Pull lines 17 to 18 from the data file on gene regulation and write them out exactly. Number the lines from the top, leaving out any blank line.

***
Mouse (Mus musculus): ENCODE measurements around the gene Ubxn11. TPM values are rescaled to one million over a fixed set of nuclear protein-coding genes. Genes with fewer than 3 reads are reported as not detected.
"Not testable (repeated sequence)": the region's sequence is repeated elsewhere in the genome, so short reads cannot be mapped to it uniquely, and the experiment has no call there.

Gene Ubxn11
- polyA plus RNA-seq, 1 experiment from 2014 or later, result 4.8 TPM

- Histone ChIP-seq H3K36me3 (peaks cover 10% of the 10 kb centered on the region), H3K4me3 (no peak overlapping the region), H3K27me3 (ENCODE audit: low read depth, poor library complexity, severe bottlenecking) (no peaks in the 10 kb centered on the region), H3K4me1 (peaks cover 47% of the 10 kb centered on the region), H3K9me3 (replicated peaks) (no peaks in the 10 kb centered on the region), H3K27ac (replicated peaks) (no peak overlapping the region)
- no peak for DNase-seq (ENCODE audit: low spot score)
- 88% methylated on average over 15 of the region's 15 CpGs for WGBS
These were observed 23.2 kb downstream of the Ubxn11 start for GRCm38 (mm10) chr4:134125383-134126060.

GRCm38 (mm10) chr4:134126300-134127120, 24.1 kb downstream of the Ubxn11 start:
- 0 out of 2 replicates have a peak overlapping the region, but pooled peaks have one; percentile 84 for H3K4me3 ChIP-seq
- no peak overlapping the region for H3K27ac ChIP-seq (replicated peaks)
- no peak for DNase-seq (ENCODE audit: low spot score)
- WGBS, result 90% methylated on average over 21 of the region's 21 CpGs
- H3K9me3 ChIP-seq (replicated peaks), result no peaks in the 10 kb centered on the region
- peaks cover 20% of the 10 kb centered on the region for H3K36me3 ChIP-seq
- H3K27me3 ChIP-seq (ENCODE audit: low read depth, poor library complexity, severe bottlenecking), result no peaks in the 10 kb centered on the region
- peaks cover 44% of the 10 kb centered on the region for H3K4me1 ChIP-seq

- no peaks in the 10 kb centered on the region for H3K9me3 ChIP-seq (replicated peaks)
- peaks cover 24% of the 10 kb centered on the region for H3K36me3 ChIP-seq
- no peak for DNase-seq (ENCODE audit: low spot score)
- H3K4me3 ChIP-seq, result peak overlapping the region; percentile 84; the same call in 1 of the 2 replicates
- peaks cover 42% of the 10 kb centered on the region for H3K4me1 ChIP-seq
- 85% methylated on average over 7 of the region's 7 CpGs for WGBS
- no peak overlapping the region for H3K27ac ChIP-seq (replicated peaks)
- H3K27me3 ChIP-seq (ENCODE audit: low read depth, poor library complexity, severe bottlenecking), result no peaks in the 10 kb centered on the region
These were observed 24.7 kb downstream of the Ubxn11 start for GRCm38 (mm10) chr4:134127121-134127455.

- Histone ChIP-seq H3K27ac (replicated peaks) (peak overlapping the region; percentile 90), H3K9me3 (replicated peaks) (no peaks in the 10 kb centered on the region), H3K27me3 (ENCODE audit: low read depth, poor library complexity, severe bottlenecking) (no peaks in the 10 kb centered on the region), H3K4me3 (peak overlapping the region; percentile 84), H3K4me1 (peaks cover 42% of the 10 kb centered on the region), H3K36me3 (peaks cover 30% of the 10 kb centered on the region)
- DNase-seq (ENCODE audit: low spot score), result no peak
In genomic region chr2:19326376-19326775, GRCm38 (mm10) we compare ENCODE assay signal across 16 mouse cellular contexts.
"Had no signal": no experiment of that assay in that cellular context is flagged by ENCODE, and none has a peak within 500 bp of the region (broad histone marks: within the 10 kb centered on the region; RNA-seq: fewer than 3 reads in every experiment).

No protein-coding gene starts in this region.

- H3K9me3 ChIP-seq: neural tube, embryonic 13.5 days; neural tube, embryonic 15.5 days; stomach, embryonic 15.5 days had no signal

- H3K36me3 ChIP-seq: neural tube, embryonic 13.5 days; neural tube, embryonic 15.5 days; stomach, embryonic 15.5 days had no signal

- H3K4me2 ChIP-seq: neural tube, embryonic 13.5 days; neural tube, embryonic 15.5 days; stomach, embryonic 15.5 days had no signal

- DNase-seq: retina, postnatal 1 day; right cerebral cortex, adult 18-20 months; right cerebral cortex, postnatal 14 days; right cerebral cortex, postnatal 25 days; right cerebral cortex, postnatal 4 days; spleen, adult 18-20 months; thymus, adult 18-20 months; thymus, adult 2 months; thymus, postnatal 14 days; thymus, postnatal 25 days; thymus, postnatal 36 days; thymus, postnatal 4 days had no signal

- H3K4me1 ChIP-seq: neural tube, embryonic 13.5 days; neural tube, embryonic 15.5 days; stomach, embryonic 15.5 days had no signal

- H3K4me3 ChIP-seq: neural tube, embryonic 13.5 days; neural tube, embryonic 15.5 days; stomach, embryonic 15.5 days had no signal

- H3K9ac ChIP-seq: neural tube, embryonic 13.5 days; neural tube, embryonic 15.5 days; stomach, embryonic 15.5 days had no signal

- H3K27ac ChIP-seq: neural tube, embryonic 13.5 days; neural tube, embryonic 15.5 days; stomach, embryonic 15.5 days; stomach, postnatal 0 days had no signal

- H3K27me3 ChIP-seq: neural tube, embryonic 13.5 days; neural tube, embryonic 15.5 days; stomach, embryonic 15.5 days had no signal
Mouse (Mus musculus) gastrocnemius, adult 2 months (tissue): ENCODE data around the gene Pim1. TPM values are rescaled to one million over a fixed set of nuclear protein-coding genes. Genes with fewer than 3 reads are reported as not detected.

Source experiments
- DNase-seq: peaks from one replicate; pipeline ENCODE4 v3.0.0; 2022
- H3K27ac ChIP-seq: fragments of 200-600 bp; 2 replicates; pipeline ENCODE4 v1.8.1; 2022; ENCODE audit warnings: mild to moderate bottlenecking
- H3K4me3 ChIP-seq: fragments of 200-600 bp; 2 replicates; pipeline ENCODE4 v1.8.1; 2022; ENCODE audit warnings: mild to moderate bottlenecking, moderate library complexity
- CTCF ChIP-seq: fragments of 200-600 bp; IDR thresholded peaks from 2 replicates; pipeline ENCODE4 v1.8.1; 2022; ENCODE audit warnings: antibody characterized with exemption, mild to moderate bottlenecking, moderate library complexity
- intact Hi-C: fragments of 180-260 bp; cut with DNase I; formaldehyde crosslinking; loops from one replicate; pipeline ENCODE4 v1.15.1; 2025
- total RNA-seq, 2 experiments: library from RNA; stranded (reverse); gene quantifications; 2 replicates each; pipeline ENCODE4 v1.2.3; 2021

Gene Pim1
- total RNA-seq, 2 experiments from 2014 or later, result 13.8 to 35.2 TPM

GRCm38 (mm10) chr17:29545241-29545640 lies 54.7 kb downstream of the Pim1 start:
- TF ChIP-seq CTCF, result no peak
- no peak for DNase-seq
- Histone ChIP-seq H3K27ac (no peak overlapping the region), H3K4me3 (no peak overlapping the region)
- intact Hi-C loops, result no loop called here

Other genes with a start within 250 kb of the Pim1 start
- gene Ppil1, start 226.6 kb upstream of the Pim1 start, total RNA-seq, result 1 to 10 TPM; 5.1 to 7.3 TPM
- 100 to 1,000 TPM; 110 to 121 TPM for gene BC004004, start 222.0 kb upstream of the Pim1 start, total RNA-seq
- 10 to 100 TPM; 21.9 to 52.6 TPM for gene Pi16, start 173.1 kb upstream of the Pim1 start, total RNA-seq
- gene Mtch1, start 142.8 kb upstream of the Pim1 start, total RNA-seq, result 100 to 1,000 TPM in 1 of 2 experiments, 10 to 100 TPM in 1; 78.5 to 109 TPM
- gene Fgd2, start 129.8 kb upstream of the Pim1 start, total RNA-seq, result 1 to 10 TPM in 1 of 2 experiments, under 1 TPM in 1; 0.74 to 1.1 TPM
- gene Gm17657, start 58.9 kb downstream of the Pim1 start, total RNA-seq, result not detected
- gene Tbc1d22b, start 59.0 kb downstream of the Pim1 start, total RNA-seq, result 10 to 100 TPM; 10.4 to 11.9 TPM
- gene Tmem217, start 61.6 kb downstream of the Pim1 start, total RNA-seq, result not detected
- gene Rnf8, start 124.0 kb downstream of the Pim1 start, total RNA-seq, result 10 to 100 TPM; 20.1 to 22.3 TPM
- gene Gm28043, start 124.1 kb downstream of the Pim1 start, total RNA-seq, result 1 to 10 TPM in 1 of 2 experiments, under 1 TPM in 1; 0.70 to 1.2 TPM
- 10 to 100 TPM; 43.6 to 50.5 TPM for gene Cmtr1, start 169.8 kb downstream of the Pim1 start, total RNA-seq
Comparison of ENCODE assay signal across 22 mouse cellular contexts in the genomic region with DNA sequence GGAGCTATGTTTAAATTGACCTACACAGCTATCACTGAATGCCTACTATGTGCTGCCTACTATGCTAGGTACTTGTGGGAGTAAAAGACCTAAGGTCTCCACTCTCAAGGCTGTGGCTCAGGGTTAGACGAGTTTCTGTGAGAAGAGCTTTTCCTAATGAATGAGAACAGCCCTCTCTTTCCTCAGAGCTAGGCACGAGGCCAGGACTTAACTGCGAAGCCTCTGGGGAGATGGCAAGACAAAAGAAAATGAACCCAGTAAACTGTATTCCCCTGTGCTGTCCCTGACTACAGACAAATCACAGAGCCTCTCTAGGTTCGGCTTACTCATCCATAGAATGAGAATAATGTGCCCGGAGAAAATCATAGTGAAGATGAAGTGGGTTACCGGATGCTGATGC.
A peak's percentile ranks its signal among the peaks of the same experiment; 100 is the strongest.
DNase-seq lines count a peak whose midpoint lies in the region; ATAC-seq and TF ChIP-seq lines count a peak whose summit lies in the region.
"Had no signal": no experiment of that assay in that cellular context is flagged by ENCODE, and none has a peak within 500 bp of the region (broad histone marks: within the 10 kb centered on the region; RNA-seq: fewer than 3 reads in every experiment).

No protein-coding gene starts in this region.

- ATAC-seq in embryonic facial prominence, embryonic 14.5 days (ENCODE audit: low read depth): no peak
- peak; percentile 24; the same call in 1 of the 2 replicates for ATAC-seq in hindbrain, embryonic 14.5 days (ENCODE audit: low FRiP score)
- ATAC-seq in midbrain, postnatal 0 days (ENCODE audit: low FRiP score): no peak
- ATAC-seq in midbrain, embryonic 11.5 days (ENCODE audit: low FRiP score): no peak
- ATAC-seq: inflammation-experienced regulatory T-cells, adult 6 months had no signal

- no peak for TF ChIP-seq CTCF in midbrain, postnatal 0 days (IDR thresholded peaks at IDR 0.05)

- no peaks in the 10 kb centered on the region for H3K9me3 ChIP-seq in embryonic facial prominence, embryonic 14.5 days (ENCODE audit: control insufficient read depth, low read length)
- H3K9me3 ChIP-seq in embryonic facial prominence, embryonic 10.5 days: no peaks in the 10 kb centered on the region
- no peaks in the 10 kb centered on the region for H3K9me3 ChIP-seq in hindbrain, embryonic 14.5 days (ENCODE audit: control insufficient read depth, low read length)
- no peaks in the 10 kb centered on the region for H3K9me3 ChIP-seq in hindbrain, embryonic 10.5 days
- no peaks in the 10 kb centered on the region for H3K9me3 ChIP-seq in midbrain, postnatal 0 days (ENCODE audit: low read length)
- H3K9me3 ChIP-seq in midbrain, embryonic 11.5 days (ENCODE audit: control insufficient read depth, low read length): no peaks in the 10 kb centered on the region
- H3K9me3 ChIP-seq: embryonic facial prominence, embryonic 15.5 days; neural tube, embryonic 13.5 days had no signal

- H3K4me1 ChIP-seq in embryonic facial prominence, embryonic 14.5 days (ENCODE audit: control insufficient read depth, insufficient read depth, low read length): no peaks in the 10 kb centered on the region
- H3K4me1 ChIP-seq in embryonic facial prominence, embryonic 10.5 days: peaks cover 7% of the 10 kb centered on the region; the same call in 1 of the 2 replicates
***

- peaks cover 44% of the 10 kb centered on the region for H3K4me1 ChIP-seq

- no peaks in the 10 kb centered on the region for H3K9me3 ChIP-seq (replicated peaks)